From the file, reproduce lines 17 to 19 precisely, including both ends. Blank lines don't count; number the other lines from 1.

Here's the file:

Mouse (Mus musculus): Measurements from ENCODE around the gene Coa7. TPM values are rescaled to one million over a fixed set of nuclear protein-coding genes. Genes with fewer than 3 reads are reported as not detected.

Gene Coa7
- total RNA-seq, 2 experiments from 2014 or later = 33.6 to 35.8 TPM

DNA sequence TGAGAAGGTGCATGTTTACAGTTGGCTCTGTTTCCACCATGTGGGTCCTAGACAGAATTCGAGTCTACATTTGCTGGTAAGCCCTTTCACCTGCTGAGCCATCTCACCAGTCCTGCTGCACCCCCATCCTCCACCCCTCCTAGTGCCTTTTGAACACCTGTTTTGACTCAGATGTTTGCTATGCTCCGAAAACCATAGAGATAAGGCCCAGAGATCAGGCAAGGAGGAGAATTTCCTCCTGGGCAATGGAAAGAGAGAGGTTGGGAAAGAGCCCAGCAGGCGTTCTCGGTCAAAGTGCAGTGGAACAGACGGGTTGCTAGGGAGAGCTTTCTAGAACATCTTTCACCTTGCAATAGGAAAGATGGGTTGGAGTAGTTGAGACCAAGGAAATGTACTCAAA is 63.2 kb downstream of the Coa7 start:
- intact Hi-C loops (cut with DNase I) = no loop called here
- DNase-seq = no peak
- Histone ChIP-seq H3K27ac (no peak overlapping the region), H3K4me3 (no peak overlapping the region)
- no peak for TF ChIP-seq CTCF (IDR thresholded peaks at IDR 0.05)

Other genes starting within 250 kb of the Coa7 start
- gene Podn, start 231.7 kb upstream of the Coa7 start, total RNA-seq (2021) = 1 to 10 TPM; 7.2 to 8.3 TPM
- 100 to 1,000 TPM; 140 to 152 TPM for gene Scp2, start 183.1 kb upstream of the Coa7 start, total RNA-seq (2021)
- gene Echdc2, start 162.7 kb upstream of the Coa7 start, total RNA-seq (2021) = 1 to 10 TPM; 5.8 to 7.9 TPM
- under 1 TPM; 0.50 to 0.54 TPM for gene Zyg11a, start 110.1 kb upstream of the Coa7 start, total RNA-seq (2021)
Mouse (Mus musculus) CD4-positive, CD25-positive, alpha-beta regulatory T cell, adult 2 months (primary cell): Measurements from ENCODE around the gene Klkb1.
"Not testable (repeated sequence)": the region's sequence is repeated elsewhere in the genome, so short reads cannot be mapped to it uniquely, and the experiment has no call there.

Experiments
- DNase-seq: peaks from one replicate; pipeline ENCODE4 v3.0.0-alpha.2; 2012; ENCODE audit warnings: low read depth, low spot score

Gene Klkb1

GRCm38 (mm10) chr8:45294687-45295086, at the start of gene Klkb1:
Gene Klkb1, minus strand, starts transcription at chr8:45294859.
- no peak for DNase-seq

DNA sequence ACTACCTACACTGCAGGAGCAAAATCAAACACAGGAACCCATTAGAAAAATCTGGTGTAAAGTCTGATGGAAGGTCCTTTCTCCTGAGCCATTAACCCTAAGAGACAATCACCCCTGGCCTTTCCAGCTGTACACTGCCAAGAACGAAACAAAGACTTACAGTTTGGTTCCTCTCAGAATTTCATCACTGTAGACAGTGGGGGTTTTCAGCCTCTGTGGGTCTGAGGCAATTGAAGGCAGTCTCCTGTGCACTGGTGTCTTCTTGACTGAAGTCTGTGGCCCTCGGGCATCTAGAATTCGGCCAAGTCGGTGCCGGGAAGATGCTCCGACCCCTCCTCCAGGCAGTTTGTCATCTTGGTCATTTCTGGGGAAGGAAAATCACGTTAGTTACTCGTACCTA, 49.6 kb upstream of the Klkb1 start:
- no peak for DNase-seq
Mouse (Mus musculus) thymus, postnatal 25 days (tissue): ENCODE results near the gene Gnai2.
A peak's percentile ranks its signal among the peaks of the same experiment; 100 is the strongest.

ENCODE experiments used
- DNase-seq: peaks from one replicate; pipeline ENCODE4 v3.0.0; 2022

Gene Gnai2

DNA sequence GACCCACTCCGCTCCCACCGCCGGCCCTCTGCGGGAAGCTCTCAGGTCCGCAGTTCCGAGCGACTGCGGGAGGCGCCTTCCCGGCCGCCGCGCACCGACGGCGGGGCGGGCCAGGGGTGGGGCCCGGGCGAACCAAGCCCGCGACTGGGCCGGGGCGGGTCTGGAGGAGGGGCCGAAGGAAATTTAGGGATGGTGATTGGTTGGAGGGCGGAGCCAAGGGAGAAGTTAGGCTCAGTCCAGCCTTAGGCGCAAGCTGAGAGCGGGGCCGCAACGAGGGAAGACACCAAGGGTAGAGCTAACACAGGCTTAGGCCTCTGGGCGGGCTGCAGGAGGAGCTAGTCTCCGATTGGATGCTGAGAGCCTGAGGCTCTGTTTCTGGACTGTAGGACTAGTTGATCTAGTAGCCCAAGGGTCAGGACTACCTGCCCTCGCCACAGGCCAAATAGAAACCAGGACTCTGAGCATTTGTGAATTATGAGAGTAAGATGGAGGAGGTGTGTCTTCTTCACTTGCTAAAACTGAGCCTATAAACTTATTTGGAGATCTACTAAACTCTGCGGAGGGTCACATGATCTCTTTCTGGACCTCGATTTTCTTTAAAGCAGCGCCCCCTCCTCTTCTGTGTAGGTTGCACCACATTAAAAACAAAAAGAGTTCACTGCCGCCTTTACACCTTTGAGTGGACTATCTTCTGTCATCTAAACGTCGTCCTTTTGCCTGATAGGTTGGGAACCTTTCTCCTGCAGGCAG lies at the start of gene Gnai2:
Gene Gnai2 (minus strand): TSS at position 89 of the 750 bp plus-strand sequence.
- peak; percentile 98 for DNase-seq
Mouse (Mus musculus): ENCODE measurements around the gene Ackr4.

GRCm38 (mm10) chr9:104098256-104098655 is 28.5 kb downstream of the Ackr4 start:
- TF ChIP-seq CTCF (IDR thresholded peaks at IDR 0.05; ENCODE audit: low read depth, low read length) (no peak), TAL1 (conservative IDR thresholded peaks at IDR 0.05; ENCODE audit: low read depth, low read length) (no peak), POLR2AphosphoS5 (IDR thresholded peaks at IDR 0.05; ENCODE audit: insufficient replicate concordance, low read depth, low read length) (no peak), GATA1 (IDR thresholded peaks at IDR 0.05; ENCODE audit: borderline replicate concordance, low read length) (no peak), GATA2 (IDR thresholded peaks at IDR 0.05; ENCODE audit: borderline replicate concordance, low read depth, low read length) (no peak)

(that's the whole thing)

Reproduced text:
- DNase-seq: peaks from one replicate; pipeline ENCODE4 v3.0.0-alpha.2; 2012; ENCODE audit warnings: low read depth, low spot score

Gene Klkb1

GRCm38 (mm10) chr8:45294687-45295086, at the start of gene Klkb1: